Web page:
—Albert Einstein (1879-1955),
genius and doer
(Who also said,
“I have no special talent.
I am only passionately curious.”)






• Editorial Comment:
Those are some words for the end of a school year: There is no try, grasshopper. There is only do. Get out there.

• RERUN: In A Coma Did you miss yesterday’s WORDs about commas from NYTimes columnist Ben Yagoda? Click here.


• JCOM CELEBRATES 2012: The JCOM Department celebrates the end of a GREAT year and congratulates its Class of 2012 TODAY at 2 p.m. in the Ag Building Auditorium (#101), followed by a reception and open house of new JCOM offices and labs. Outstanding Student Awards, 2012-13 Scholarships, general hilarity in the last week of classes. Junior Emily Landeen produced this video of student feedback on the department.

News from
our award-winning student news site, The Hard News Café

Weekly HNC News Roundup
Wellsville turns down request for commercial rezone, by Jimena Herrero
Aggie TV News for April 19, 2012

USU journalists dominate annual regional Mark of Excellence Awards
JCOM Prof, SLTrib Photographer Win Journalism Ethics Award
Laketown man gets August trial date for ER sex charge, by Tmera Bradley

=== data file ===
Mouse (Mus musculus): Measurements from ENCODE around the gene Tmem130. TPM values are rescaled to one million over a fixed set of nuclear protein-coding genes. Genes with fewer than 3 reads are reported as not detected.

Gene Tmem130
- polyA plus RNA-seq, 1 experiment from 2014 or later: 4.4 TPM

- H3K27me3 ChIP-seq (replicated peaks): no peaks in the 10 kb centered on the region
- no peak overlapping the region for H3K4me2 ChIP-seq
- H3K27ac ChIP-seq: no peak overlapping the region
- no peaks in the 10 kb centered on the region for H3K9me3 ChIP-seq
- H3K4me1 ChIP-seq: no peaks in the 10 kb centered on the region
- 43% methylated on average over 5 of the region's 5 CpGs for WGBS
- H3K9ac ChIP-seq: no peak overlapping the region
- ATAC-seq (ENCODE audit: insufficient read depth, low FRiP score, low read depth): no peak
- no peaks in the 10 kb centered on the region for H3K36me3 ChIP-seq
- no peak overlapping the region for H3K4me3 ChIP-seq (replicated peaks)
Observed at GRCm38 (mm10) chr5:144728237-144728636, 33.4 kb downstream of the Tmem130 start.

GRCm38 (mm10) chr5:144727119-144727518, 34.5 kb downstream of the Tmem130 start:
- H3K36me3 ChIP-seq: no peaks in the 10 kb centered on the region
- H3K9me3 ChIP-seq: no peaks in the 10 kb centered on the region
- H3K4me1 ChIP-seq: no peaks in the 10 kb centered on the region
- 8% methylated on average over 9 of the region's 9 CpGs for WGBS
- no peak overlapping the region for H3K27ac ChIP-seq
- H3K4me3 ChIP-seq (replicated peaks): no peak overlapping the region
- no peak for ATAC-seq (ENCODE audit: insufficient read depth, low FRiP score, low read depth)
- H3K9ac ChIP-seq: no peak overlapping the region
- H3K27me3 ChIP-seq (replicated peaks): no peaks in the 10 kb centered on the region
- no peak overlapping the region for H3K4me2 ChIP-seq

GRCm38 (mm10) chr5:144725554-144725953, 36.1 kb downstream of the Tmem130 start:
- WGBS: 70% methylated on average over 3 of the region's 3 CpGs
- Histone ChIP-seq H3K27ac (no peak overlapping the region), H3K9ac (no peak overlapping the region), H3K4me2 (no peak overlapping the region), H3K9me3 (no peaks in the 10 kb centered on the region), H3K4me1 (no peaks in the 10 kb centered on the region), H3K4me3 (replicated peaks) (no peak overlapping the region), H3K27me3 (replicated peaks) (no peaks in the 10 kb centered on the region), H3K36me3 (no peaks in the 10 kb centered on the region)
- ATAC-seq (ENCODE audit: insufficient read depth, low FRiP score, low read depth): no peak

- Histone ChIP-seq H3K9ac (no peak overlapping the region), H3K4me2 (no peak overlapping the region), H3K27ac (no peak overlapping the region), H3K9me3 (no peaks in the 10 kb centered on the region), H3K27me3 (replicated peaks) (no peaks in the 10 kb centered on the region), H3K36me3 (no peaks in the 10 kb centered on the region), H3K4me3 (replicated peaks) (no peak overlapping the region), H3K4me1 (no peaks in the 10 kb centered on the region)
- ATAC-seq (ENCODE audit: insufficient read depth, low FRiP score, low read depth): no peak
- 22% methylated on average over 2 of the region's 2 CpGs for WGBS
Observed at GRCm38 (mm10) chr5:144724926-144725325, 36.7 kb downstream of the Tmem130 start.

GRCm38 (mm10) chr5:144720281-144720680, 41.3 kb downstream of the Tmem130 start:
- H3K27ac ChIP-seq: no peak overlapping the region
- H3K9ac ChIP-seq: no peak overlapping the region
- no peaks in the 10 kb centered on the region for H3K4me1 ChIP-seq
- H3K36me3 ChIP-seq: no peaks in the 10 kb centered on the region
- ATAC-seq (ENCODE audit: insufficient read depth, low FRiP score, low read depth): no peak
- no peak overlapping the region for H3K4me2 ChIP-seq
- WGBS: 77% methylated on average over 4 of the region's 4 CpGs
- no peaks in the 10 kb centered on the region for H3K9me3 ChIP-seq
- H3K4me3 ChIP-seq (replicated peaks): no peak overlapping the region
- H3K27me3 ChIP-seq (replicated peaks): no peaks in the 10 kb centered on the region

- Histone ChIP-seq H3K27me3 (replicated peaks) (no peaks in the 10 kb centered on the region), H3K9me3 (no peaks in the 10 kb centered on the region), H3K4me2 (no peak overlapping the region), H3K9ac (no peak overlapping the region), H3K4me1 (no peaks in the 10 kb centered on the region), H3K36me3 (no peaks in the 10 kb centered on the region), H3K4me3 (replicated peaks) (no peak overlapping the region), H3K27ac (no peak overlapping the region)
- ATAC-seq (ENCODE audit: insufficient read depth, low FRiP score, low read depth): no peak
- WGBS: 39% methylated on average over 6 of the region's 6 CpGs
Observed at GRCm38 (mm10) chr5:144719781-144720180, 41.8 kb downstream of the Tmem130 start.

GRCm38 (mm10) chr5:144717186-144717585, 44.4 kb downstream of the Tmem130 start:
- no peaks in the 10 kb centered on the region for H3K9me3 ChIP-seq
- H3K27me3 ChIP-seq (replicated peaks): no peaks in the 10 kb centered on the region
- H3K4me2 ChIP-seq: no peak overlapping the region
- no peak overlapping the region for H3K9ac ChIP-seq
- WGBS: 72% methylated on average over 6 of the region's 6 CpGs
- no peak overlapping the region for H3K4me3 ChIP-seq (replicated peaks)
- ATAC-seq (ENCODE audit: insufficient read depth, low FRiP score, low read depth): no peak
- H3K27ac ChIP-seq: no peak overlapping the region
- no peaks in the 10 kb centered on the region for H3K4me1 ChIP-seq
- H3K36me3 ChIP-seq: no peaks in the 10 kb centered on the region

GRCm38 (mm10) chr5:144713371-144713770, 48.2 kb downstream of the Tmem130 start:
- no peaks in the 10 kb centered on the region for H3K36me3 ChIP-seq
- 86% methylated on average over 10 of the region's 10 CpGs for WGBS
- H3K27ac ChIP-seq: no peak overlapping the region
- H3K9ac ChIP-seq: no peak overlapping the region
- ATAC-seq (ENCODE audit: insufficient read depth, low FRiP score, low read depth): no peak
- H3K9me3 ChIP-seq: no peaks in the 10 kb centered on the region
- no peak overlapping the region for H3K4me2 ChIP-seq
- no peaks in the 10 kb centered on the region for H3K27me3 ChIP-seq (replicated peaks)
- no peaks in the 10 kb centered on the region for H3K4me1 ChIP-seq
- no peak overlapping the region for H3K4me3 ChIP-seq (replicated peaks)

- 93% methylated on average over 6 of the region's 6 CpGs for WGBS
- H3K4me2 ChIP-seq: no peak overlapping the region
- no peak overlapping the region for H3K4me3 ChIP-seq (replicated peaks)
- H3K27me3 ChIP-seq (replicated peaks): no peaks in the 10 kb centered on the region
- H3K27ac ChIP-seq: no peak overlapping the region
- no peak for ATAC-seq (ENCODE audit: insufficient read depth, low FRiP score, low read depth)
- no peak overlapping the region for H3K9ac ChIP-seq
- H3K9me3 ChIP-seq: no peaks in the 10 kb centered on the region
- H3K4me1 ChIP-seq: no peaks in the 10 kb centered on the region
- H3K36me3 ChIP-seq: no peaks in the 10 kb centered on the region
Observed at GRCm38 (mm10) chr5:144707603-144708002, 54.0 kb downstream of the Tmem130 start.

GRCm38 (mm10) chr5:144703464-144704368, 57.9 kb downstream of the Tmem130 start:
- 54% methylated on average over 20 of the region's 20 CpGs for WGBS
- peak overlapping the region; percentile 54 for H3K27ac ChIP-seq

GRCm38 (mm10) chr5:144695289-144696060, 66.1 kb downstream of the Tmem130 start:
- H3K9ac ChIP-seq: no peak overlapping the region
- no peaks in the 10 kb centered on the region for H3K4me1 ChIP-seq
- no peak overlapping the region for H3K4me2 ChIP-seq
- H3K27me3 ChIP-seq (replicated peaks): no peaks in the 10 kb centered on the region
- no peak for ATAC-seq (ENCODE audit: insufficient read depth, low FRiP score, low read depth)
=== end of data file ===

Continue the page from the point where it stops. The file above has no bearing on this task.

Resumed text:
Richmond Council approves use of building for Zumba class
, by Chris Lee
Sign up now if you want to be in Hyrum’s 4th of July parade and fest, by Tara Alvey
Aggie journalists collect 17 prizes at annual Mark of Excellence Awards, by D. Whitney Smith
Remembering the 2005 van crash victims at Ag building memorial, by Allie Jeppson
GUEST COLUMN: Obama leads the way in kindness, civility, by Helen Cannon
Should Mormons be vegetarians? Yes, says guest speaker, by Sean O’Sullivan
Search warrant for dorm room leads to three arrests, by Josh Ruggles

PeezPIX by Ted Pease
Catalog here


Fang the Wonder Cat died last week, 1995-2012
Hairballs in Heaven




.

Thursday, April 19, 2012

Oh, No! Punctuation Revisited. Again.

.
Block That Comma!

The New Yorker has always been scrupulous, bordering on fetishistic, about commas, in large part because of its founder Harold Ross’s mania for precision and clarity. E.B. White, who was subject to the magazine’s editing for more than five decades, remarked in a Paris Review interview, ‘Commas in The New Yorker fall with the precision of knives in a circus act, outlining the victim.’